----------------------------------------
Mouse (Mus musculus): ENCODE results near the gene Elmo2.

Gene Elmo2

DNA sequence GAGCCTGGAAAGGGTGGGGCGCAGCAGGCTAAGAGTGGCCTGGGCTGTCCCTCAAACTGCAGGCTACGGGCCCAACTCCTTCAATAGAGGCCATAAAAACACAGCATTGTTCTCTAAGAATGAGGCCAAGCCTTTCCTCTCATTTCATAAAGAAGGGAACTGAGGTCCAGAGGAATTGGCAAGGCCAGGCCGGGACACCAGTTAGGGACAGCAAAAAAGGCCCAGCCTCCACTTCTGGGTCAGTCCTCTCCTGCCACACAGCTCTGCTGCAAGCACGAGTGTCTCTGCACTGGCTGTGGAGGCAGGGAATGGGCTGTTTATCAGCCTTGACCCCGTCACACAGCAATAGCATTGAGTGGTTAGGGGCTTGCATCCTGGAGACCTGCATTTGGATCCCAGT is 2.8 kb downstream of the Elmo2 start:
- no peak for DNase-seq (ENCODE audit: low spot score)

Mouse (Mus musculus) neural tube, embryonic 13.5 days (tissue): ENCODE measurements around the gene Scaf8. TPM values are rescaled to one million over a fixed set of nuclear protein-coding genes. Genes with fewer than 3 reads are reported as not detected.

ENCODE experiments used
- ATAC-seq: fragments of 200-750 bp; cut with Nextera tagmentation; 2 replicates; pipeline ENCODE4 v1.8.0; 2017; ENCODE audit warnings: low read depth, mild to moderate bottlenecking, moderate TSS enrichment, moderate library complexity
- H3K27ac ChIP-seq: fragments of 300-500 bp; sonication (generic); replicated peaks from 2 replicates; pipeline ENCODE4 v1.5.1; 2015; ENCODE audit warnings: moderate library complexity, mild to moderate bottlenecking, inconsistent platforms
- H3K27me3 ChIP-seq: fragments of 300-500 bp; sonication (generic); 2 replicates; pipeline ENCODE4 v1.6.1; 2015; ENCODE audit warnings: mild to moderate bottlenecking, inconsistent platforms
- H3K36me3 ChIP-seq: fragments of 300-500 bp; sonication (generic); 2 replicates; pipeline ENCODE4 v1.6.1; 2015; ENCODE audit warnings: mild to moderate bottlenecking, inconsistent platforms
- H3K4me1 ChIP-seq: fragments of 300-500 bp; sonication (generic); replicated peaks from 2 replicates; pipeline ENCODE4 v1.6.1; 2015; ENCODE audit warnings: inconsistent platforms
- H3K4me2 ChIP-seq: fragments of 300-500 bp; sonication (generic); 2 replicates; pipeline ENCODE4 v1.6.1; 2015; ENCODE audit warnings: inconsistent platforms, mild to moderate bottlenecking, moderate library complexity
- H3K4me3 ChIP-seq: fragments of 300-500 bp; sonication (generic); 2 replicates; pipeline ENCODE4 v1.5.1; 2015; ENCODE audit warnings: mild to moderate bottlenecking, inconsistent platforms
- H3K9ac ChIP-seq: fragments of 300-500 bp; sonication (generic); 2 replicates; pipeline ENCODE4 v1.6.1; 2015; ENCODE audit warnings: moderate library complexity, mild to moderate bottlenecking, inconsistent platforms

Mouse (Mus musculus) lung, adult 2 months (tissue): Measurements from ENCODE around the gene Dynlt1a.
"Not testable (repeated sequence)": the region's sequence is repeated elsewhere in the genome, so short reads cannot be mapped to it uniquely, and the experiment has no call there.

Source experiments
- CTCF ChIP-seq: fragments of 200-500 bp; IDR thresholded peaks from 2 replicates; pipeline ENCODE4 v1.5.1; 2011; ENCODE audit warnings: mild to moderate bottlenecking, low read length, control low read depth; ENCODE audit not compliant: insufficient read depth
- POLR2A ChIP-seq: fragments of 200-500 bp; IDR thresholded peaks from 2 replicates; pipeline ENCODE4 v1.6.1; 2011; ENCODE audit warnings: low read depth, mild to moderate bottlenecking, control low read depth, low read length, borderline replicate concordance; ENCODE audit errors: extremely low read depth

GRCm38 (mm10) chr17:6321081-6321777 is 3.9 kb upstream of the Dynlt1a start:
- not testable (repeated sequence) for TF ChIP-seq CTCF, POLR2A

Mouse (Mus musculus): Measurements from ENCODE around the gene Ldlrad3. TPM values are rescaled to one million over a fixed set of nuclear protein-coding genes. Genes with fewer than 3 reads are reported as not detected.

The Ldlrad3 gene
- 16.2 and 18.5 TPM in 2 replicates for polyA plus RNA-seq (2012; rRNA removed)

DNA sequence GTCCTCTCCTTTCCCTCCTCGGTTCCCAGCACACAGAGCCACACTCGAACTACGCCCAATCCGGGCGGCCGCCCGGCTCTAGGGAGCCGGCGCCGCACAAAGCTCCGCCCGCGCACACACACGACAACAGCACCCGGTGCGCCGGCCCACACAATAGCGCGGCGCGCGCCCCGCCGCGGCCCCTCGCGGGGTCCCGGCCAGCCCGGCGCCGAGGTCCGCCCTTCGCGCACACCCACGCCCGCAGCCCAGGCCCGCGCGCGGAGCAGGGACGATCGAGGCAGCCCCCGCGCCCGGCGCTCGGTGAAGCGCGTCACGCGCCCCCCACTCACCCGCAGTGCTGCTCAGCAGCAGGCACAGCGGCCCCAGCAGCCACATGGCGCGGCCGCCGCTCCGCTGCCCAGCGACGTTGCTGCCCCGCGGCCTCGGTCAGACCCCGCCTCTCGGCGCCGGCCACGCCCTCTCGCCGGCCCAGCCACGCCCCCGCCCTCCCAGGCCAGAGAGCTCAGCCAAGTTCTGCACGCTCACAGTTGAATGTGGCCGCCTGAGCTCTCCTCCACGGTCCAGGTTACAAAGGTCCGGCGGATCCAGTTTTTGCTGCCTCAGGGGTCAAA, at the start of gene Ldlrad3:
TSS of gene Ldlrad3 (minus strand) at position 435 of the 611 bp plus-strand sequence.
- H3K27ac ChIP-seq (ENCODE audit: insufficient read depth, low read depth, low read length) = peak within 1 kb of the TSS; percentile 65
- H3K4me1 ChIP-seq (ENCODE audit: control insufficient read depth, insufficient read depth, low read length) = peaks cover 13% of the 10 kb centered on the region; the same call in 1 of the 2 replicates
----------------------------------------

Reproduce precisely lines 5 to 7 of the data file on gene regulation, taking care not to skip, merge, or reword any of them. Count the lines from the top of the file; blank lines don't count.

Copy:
Mouse (Mus musculus) neural tube, embryonic 13.5 days (tissue): ENCODE measurements around the gene Scaf8. TPM values are rescaled to one million over a fixed set of nuclear protein-coding genes. Genes with fewer than 3 reads are reported as not detected.

ENCODE experiments used
- ATAC-seq: fragments of 200-750 bp; cut with Nextera tagmentation; 2 replicates; pipeline ENCODE4 v1.8.0; 2017; ENCODE audit warnings: low read depth, mild to moderate bottlenecking, moderate TSS enrichment, moderate library complexity